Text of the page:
Romeo and Juliet: The Delicate Love Story

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In my English honors class, after reading Romeo and Juliet, we were asked to write a short essay on what we perceived to be the message the Shakespeare was trying to convey about love.

Submitted: May 31, 2012

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Submitted: May 31, 2012

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Romeo and Juliet: The Delicate Love Story

In the tragic play Romeo and Juliet, William Shakespeare conveys the message that love is fragile, and, if treated with respect and care, can blossom into one of the most valuable things on earth. This is shown many times during the beginning of the play, when Romeo and Juliet are married. When setting the stage for Act II, Shakespeare writes: “But passion lends them power, time means, to meet, / Temp’ring extremities with extreme sweet” (Romeo and Juliet Prologue. 2. 13-14). This tells the audience that Romeo and Juliet’s true love for each other will allow them to overcome many difficulties by looking for the good that will surely come in the end. Although their families have forever been feuding, they will still find a way to be together, and even though their families would never approve, they ignore that and follow their hearts. This quote proves Shakespeare’s view on the preciousness of love because they are willing to face anything as long as they can be together. Right before Romeo and Juliet are married, Juliet says: “But my true love is grown to such excess / I cannot sum up sum of half my wealth” (Romeo and Juliet 2. 6. 33-34). Juliet is saying that she loves Romeo so much that she cannot even begin to describe how happy and rich she feels. This shows Shakespeare’s feelings on the value of true love because he has Juliet express that she is so full of love and could never be happier, which proves that love can be one of the most precious things on earth to call your own and cherish.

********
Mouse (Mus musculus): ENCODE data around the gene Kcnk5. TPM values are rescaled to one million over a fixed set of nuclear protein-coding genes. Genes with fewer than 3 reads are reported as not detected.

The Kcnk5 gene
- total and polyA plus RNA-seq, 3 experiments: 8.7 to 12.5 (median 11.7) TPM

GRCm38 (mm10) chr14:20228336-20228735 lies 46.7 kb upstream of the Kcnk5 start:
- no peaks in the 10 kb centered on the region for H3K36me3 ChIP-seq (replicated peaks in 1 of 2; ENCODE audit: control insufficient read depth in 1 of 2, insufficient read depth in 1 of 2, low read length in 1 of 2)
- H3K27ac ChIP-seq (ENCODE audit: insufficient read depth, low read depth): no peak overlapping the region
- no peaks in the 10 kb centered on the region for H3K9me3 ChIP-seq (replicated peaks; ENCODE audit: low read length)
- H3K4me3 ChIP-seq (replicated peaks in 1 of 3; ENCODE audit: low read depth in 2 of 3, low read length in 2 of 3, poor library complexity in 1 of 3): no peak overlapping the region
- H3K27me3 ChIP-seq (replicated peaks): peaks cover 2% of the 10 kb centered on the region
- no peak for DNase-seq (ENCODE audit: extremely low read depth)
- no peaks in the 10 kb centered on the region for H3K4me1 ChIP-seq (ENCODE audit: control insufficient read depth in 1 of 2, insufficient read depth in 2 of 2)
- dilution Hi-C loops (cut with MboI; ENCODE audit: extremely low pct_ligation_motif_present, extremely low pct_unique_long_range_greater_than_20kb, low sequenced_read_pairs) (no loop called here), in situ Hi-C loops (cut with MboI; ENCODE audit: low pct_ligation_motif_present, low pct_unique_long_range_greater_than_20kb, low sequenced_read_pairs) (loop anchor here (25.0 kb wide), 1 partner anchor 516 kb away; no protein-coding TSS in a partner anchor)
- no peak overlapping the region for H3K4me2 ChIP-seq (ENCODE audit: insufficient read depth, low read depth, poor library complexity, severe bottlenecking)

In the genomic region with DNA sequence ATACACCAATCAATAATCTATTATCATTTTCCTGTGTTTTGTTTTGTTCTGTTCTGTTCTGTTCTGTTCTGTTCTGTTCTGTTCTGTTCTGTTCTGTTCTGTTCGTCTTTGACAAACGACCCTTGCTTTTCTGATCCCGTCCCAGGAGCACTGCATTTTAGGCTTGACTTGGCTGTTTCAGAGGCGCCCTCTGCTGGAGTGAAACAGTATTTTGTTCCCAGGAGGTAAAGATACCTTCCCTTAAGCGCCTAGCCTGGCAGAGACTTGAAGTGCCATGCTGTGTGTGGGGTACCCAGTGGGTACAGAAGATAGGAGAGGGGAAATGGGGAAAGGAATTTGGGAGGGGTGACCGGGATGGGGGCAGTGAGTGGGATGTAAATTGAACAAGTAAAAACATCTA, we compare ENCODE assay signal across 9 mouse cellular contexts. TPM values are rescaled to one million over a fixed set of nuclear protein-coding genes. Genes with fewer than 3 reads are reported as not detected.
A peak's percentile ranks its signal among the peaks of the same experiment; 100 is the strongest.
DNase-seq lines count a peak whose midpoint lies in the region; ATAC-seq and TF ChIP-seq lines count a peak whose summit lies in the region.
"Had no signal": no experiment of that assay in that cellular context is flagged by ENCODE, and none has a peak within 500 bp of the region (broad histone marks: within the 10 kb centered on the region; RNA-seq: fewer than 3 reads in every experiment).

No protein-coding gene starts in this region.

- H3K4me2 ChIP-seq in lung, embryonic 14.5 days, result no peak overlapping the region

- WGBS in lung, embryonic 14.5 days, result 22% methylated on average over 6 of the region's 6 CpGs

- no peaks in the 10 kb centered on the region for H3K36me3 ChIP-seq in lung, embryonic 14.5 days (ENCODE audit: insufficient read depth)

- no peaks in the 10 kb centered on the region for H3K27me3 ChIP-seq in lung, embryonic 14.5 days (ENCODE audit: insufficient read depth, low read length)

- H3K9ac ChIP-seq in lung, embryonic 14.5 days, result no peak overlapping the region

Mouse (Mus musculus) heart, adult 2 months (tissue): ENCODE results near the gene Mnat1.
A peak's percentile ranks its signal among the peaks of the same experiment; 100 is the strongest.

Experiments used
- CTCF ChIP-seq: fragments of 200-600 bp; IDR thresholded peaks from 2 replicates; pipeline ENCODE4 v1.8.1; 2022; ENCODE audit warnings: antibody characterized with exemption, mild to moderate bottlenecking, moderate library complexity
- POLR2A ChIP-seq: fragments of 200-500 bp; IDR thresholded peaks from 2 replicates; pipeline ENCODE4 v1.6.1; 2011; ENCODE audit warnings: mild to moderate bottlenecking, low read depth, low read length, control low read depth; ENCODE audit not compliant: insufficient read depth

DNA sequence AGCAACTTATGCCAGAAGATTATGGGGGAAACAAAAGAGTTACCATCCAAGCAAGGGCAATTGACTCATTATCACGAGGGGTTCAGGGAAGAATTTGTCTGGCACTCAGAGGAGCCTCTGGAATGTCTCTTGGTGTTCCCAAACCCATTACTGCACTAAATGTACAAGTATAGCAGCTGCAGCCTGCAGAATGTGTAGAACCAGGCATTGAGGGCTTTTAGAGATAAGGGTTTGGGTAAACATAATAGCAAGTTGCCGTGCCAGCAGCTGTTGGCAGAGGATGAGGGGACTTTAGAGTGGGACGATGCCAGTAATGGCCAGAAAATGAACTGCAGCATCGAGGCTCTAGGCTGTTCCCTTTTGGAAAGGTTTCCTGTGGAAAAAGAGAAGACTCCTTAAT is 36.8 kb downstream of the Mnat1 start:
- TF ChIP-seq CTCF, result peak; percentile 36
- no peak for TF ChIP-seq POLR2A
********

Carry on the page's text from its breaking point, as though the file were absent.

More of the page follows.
After they are married, Romeo and Juliet face many difficulties as the pitiless world tries to rip apart their already fragile love. Romeo is banishèd from Verona, the city where he and Juliet live, met, and were married. When he learns of his banishment, Romeo cries: “…Heaven is here / Where Juliet lives…” (Romeo and Juliet 3. 3. 29-10). Romeo is lamenting the fact that while Juliet must stay and live in Verona, he must move away. He feels that heaven, the only place of true happiness and bliss, must be wherever she is, and since she cannot move with him because their families do not yet know about their marriage, he must leave his paradise with Juliet in Verona. This makes him completely distressed, and he says that he would rather die than leave Juliet’s presence, which also shows Shakespeare’s side on the issue of love by saying that Romeo loves Juliet with all his heart and never wants to lose her. When Romeo is in Mantua, where he moved after he was banishèd, he sends his servant to Verona to get news of Juliet. While waiting, Romeo sighs: “Ah me! How sweet is love itself possessed, / When but love’s shadows are so rich in joy!” (Romeo and Juliet 5. 1. 10-11). What Romeo means is that even though he is not with Juliet, the mere thought of her makes him full of happiness; even though they are separate, Romeo can just think of Juliet and at least be somewhat content. This also proves that Shakespeare believes in love being an amazing thing because Romeo can be so happy even just having a small thought of Juliet, and the audience begins to wonder how much more joy he will have when they’re finally reunited. Therefore, Shakespeare proves that love, if treated gently, can be one of the most precious and amazing things in the world.


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